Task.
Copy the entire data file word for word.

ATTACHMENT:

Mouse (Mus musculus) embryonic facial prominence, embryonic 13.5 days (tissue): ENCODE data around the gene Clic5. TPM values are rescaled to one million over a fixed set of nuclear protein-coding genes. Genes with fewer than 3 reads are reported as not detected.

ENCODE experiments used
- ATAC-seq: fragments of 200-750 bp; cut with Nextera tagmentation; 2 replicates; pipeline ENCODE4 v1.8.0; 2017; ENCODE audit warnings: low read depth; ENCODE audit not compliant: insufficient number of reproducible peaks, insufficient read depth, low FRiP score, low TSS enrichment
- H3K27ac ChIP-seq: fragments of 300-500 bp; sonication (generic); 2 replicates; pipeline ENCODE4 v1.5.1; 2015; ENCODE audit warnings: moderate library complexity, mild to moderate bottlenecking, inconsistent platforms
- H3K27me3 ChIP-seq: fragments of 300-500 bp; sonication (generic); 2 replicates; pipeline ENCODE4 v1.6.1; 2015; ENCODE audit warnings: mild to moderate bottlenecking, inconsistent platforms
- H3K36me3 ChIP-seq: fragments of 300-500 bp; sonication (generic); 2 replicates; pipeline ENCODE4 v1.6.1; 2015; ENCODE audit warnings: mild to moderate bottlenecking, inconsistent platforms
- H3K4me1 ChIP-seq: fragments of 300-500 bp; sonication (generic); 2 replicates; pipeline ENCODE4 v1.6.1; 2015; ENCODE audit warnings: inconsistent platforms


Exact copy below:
Mouse (Mus musculus) embryonic facial prominence, embryonic 13.5 days (tissue): ENCODE data around the gene Clic5. TPM values are rescaled to one million over a fixed set of nuclear protein-coding genes. Genes with fewer than 3 reads are reported as not detected.

ENCODE experiments used
- ATAC-seq: fragments of 200-750 bp; cut with Nextera tagmentation; 2 replicates; pipeline ENCODE4 v1.8.0; 2017; ENCODE audit warnings: low read depth; ENCODE audit not compliant: insufficient number of reproducible peaks, insufficient read depth, low FRiP score, low TSS enrichment
- H3K27ac ChIP-seq: fragments of 300-500 bp; sonication (generic); 2 replicates; pipeline ENCODE4 v1.5.1; 2015; ENCODE audit warnings: moderate library complexity, mild to moderate bottlenecking, inconsistent platforms
- H3K27me3 ChIP-seq: fragments of 300-500 bp; sonication (generic); 2 replicates; pipeline ENCODE4 v1.6.1; 2015; ENCODE audit warnings: mild to moderate bottlenecking, inconsistent platforms
- H3K36me3 ChIP-seq: fragments of 300-500 bp; sonication (generic); 2 replicates; pipeline ENCODE4 v1.6.1; 2015; ENCODE audit warnings: mild to moderate bottlenecking, inconsistent platforms
- H3K4me1 ChIP-seq: fragments of 300-500 bp; sonication (generic); 2 replicates; pipeline ENCODE4 v1.6.1; 2015; ENCODE audit warnings: inconsistent platforms